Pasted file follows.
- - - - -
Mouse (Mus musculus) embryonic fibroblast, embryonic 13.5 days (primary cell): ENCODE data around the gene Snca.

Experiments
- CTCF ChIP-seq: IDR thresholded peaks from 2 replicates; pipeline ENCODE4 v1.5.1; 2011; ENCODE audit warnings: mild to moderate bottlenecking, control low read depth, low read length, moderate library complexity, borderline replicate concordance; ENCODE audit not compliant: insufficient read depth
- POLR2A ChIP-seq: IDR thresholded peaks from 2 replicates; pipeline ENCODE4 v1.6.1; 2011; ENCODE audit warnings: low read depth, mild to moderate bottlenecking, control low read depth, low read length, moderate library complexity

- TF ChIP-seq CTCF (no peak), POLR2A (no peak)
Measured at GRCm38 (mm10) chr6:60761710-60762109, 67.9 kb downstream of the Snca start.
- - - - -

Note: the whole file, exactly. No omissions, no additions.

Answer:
Mouse (Mus musculus) embryonic fibroblast, embryonic 13.5 days (primary cell): ENCODE data around the gene Snca.

Experiments
- CTCF ChIP-seq: IDR thresholded peaks from 2 replicates; pipeline ENCODE4 v1.5.1; 2011; ENCODE audit warnings: mild to moderate bottlenecking, control low read depth, low read length, moderate library complexity, borderline replicate concordance; ENCODE audit not compliant: insufficient read depth
- POLR2A ChIP-seq: IDR thresholded peaks from 2 replicates; pipeline ENCODE4 v1.6.1; 2011; ENCODE audit warnings: low read depth, mild to moderate bottlenecking, control low read depth, low read length, moderate library complexity

- TF ChIP-seq CTCF (no peak), POLR2A (no peak)
Measured at GRCm38 (mm10) chr6:60761710-60762109, 67.9 kb downstream of the Snca start.